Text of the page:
A Surface Chemistry Toolbox for Tissue Regeneration and Integration

Chris Lambert, PhD

The ultimate goal of our work is the development of an advanced osseointegrated percutaneous implanted prosthetic.  Our contribution to this effort is the promotion of soft tissue integration with implanted inorganic materials. Soft tissue properties sought in this work include strength and resistance to mechanical degradation, close integration with implants, vascularization, neural regeneration and recovery of neural function. In all this work it is critical that the implant material and associated hard and soft tissue and the interfaces that are regenerated remain infection free.

Extracellular matrices are crucial to soft tissue regeneration and integration. However, rather  than mimic extracellular matrix using artificial materials we have sought in our work to encourage cell growth and integration on the surface so that the cells themselves produce the appropriate ECM for the environment in which they find themselves.  We present here a toolbox of surface chemistries and surface manipulation techniques that we use to encourage desired cell and tissue behavior.   In one example, this toolbox has been used to modify tissue culture plastic so that it behaves chemically like glass.  We have also modified otherwise inert surfaces such as Teflon to allow the adhesion of a wide range of chemistries which can be used to affect cell behavior.  For the most part our approach has been to employ “simple” molecules as surface modification elements.  These provide the advantage that the surface is well defined and homogenous, making large scale cell and tissue behavior more predictable.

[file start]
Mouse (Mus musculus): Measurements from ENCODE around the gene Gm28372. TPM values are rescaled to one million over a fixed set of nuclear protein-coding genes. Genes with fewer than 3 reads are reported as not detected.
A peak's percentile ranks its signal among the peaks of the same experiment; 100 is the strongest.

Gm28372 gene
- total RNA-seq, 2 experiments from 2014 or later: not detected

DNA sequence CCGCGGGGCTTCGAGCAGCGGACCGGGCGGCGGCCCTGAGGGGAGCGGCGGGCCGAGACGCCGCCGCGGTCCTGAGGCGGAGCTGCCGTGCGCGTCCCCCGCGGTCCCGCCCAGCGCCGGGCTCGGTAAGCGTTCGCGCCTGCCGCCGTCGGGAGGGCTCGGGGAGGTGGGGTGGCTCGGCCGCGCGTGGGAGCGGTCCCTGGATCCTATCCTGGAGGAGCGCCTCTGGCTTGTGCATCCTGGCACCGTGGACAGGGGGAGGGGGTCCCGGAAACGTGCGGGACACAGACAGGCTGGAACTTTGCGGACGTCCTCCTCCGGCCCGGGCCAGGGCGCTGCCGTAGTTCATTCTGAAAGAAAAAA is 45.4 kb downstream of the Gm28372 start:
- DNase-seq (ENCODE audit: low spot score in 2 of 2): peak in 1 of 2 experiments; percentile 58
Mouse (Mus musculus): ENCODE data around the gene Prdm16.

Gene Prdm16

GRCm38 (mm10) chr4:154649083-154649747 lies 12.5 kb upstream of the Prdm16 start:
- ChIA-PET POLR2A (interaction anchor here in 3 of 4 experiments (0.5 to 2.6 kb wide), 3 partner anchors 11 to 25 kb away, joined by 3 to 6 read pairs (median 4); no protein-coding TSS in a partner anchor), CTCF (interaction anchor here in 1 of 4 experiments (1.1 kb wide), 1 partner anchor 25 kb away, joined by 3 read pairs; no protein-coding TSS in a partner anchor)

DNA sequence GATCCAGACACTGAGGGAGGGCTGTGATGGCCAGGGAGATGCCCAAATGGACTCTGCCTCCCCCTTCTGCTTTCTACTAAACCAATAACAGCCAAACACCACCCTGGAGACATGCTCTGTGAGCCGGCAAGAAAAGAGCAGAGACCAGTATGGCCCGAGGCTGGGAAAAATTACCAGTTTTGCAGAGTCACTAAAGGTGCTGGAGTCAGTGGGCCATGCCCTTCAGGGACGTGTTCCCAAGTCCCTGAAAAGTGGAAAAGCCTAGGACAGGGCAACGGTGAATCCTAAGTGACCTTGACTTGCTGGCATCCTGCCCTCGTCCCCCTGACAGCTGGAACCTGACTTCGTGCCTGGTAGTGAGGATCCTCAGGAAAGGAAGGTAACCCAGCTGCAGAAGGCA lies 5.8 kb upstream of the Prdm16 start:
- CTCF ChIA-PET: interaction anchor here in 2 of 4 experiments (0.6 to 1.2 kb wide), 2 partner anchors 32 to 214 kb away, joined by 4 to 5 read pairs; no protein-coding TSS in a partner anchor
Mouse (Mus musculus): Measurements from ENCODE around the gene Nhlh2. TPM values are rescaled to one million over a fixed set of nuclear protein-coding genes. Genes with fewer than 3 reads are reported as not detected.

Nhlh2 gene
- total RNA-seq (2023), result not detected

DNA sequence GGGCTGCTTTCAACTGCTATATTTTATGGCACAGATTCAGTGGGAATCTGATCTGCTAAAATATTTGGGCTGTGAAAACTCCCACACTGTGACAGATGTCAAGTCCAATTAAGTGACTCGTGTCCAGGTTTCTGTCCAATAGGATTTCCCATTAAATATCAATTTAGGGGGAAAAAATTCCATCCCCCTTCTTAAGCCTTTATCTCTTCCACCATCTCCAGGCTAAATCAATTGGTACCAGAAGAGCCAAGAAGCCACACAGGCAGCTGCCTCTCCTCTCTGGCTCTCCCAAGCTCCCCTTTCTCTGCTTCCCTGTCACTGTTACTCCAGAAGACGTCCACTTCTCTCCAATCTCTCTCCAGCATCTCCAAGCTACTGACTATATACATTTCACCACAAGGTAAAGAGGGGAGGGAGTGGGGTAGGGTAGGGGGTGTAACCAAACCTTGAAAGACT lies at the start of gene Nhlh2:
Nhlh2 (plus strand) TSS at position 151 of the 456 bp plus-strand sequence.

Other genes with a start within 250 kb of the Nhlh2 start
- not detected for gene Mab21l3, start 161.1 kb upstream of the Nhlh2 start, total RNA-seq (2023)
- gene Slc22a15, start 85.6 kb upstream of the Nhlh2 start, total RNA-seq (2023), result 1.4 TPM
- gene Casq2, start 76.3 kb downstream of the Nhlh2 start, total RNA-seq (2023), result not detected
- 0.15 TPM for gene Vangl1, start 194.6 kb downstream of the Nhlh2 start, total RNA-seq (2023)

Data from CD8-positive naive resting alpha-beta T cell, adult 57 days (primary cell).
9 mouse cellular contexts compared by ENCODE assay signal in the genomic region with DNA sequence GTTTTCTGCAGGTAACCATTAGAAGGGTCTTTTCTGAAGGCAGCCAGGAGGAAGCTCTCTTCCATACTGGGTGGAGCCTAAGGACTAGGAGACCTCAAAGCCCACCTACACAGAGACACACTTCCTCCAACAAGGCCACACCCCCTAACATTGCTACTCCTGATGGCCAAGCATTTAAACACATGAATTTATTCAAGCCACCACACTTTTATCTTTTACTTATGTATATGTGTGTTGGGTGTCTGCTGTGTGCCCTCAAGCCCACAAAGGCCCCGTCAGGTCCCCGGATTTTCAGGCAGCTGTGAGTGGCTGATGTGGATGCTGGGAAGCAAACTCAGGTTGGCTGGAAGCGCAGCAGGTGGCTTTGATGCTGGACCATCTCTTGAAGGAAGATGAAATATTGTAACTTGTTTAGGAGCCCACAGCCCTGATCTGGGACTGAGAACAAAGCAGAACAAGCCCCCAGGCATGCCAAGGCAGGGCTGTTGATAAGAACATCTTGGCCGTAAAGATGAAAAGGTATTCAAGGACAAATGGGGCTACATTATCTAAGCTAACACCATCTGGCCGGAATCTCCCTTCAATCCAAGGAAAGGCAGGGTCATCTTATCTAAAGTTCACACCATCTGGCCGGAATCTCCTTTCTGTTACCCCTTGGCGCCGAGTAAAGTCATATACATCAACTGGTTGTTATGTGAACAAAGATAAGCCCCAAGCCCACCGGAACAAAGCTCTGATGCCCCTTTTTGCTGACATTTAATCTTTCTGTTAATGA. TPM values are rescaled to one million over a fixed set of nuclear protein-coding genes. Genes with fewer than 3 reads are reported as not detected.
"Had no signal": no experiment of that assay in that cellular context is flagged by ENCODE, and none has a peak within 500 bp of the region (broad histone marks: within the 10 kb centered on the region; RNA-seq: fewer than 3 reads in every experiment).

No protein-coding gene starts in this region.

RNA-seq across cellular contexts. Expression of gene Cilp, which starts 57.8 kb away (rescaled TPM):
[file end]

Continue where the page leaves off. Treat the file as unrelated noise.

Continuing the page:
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Last modified: December 22, 2010 15:13:04